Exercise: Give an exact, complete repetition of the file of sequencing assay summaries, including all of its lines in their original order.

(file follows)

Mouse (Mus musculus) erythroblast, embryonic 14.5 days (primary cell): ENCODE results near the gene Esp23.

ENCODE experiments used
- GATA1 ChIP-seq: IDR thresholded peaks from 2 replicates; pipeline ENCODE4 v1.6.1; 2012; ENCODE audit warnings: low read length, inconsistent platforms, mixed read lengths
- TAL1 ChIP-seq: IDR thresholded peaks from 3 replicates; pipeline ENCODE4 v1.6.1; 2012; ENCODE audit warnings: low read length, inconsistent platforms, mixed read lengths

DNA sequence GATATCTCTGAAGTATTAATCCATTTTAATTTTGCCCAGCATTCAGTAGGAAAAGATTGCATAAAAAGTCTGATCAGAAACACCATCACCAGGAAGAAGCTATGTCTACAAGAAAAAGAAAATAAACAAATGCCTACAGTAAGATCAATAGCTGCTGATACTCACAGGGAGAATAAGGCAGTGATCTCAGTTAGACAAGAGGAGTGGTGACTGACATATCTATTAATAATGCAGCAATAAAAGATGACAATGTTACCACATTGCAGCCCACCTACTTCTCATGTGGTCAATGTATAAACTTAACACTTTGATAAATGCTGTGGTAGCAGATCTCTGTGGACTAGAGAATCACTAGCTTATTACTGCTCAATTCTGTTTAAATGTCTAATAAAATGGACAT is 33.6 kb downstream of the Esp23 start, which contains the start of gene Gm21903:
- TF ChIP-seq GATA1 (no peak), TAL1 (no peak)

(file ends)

Mouse (Mus musculus) erythroblast, embryonic 14.5 days (primary cell): ENCODE results near the gene Esp23.

ENCODE experiments used
- GATA1 ChIP-seq: IDR thresholded peaks from 2 replicates; pipeline ENCODE4 v1.6.1; 2012; ENCODE audit warnings: low read length, inconsistent platforms, mixed read lengths
- TAL1 ChIP-seq: IDR thresholded peaks from 3 replicates; pipeline ENCODE4 v1.6.1; 2012; ENCODE audit warnings: low read length, inconsistent platforms, mixed read lengths

DNA sequence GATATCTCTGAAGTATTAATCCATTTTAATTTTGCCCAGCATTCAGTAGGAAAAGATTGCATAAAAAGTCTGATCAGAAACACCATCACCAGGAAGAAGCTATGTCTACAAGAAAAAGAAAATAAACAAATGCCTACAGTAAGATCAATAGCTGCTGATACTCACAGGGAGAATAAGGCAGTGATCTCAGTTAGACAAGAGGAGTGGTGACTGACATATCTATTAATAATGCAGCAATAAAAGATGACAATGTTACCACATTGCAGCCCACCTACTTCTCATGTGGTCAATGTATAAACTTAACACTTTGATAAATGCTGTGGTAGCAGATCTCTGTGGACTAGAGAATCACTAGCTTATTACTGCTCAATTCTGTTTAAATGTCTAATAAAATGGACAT is 33.6 kb downstream of the Esp23 start, which contains the start of gene Gm21903:
- TF ChIP-seq GATA1 (no peak), TAL1 (no peak)